This pressure backfired, Simon’s frustration grew, and Stacey’s desire disappeared completely.

To rekindle Stacey’s passion, they both had to be accommodating. Simon needed to realise that sex wasn’t going to happen any time soon and pressure would make the situation worse.

Stacey needed to recognise Simon’s desire and make efforts to rekindle their intimacy.

I suggested that Stacey, as the partner with the least desire, oversee the couple’s sensual enjoyment. Since Stacey relaxed and felt pleasure from massages, she created massage nights, which included no sex, but lots of touching and holding. Eventually Stacey’s desire was back, and the couple started having sex about twice a week.

Good sex starts with understanding your partner’s needs and accommodating to them as best you can.

Couple enjoying sunset

Step 5) Get Over Your Shame

A lot of people feel sexual shame.

It can come from many places: family, friends, past partners, or even society. Much of our culture treats sexuality as something shameful, and because of this, it’s hard to avoid sexual shame.

Embarrassment about sexual urges or anxiety over performance makes it threatening to trust your partner with your intimate secrets. Yet sexual shame is crippling, both for you and for your partner.

Your desires are a natural part of you and nothing to be ashamed of.

You’ve sexual desires. They are valid, and you’ve every right to pursue and satisfy them (if you don’t hurt anyone in the process). And your partner needs to know and understand what they are.

When a relationship works well, it’s because both partners respect the sexual nature of each other.

Make sure you set aside a time to talk about your sexual desires with your partner. Maybe it’s after sex. Maybe it’s a pre-planned conversation with a glass of wine. You pick the time.

Openly discussing your desires and what you want to experience in your sex life with your partner will greatly improve your relationship and your sexual health.

A happy couple smiling hugging each other in peace

Step 6) Don’t Take it Personally

When it comes to sex, the ways you feel accepted and rejected differ from person to person.

By sharing how you experience love and rejection, you’ll deepen your understanding of each other.

Any honest conversation you can have about sex will significantly improve your relationship inside and outside the bedroom.

I know this sounds crazy (because sex includes you), but a large part of what turns your partner on or off isn’t about you.

Sex can be blocked by stress, feelings of shame, and other reasons nothing to do with you. Just because your partner doesn’t want to get frisky doesn’t mean they don’t find you attractive. Nor does it mean your lovemaking skill is lacklustre.

Don’t take rejection personally.

Try to have the same attitude a professional cook has about preparing food. A chef isn’t insulted if a customer isn’t in the mood for polenta tonight or has an aversion to olives.

Sexual needs are idiosyncratic and entrenched, the goal of lovemaking is to explore what works for each of you.

It isn’t a criticism of your attractiveness, sexual virality, lovemaking skills, or innermost being if your partner likes it harder, softer, more or less kinky, with or without lingerie or dirty talk.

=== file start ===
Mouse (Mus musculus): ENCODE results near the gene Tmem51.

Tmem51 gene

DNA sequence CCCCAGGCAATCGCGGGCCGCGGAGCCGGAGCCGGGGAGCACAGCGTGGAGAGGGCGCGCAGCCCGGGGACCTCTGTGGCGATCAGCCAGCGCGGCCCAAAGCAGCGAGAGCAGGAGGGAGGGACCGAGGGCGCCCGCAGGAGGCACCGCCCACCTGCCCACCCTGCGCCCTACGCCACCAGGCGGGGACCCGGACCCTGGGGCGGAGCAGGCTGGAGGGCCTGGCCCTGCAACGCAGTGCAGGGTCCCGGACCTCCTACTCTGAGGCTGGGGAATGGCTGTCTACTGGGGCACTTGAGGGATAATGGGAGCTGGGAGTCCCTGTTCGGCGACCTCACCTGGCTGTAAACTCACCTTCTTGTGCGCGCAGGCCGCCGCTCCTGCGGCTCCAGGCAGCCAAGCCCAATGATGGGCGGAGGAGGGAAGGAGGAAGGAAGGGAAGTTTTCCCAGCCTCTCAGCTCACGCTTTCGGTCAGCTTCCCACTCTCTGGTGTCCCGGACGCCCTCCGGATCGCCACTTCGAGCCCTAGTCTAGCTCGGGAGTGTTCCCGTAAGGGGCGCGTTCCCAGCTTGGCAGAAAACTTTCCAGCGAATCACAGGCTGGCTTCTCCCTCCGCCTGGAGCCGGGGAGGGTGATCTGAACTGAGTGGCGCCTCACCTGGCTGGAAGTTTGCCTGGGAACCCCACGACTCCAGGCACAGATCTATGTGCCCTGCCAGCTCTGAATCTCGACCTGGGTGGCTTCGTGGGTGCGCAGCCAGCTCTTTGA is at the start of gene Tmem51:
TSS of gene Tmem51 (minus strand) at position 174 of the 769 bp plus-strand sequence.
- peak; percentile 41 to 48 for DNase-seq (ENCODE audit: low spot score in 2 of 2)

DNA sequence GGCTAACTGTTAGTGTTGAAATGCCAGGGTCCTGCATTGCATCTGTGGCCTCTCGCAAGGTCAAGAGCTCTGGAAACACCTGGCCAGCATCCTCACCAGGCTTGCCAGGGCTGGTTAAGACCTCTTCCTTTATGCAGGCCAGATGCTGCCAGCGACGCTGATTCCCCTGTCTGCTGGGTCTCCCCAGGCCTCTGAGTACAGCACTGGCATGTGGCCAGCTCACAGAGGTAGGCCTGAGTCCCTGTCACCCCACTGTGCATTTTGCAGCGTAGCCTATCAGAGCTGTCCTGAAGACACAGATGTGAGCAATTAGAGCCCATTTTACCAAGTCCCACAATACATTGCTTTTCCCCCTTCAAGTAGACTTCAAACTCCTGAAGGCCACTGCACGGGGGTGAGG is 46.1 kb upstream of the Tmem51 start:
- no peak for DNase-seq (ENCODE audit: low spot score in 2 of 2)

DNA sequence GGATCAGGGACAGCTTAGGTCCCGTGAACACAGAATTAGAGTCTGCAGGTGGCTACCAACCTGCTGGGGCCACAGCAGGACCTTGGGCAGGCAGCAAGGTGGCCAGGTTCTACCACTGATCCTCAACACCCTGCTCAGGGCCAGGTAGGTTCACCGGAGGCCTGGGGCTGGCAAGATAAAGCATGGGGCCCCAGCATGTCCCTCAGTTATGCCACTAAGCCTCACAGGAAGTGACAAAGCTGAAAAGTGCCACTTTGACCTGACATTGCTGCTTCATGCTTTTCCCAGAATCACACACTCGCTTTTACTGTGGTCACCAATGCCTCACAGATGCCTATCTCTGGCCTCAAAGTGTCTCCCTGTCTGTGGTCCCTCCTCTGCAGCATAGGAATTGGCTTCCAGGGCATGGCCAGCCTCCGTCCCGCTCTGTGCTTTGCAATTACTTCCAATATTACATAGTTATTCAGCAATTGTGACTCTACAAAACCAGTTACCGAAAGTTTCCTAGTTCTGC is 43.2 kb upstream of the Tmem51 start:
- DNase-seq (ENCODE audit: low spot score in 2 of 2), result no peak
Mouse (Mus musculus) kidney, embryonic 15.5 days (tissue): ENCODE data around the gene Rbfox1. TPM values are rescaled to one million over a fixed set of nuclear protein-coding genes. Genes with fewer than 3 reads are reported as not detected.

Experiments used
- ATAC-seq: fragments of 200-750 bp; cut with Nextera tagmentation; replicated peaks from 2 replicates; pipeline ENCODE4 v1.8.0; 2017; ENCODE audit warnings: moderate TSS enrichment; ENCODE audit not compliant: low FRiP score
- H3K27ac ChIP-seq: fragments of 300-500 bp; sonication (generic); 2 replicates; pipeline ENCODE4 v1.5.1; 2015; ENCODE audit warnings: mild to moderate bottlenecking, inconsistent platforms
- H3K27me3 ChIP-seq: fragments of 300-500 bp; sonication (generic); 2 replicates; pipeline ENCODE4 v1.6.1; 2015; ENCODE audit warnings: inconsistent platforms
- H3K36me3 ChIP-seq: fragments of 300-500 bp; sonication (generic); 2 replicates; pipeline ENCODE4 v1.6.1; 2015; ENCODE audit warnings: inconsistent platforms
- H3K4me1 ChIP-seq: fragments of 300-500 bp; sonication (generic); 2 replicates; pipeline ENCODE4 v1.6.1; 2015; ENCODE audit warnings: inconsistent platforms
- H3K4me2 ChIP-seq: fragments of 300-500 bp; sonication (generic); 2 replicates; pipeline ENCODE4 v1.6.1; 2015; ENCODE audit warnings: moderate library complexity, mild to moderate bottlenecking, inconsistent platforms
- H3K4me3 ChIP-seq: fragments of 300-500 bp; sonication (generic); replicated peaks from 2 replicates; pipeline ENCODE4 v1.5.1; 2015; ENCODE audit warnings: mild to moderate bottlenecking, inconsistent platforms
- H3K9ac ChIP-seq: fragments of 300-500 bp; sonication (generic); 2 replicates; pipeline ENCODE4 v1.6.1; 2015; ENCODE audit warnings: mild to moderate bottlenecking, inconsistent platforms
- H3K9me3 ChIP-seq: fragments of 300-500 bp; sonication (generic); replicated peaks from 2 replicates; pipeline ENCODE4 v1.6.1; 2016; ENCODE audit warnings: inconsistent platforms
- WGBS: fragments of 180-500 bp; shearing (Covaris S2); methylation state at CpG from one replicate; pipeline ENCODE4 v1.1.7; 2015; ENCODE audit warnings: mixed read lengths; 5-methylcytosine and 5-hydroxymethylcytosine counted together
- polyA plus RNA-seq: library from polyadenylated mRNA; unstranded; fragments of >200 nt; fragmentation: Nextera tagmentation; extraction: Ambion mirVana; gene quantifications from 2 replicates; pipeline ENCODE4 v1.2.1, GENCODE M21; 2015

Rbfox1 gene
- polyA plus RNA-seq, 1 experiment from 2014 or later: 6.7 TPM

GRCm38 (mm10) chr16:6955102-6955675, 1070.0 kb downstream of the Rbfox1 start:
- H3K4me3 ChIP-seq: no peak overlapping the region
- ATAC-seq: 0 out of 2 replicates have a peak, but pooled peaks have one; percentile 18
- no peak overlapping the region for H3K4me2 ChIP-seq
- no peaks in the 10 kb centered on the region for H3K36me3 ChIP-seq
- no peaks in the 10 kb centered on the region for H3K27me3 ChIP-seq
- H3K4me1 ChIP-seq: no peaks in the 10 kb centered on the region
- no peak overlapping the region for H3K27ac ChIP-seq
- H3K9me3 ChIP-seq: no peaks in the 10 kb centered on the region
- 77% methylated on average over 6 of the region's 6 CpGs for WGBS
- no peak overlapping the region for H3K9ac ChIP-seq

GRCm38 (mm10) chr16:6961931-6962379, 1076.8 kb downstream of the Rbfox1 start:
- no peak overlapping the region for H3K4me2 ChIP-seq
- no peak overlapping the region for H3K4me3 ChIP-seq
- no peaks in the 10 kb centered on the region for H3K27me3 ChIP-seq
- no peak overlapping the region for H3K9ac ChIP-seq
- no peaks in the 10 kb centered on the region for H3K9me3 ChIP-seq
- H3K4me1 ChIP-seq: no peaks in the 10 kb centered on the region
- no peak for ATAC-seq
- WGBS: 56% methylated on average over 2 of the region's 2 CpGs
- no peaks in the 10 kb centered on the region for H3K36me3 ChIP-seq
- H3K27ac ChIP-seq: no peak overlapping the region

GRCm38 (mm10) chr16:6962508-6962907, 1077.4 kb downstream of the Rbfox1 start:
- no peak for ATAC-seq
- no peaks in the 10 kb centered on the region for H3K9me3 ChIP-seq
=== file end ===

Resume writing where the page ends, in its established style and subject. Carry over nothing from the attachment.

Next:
Couple enjoying time on the beach

Step 7) Make Time for Some Intimacy

Despite our societies narrative, easy, uninhibited, and tension-free sex isn’t easy to achieve.

The chances of you both being in the mood at the exact same time is close to zero.

Spontaneity is a fantasy.

Nothing is going to just happen.

You must make it happen.

That’s why many couples plan sex.

I’m don’t mean making sex a to-do list item or a chore that you tick off when done.

I’m recommending that you create an erotic space and time for you and your partner to connect.

What happens in the space is up to you, but the space is deliberately designed to bring the erotic emotions back into your relationship.

It gives you the space to seduce your partner, to treat them like you treated them within the first two years. Wild, free… but now it’s in a planned time.

Ironically, planning creates this sexual anticipation. It builds a romantic plot. It causes both you and your partner to long and yearn for the coming meeting.

Planned sex allows both of you to slip out of the chains of reality and allow sex to be more than just the 15 minutes before bed.

Add that Sparkle Back to Your Sex Life

Sex itself is quite simple.

Maintaining the passion and intimacy in your relationship is much more difficult.

If one or both of you are dissatisfied with the current status quo, you need to rekindle the romance and passion in your relationship.

Dealing with your shame about sex, creating a sexual love map of your partner, and openly expressing your desires are key steps to building your intimacy back.

Forget about the myth of spontaneity and schedule time for intimacy. Allow the partner with the least desire to plan and take control of these meetings.

And don’t forget that couples with healthy sex talk have healthy sex.

If you follow the steps in this post your intimacy and romance is bound to return. Your relationship will be stronger and the sex more fulling.

You’ll learn a lot about your partner, strengthening your union both in and out of the bedroom.

This strengthened unity and increased passion will last no matter what stress life stresses you experience.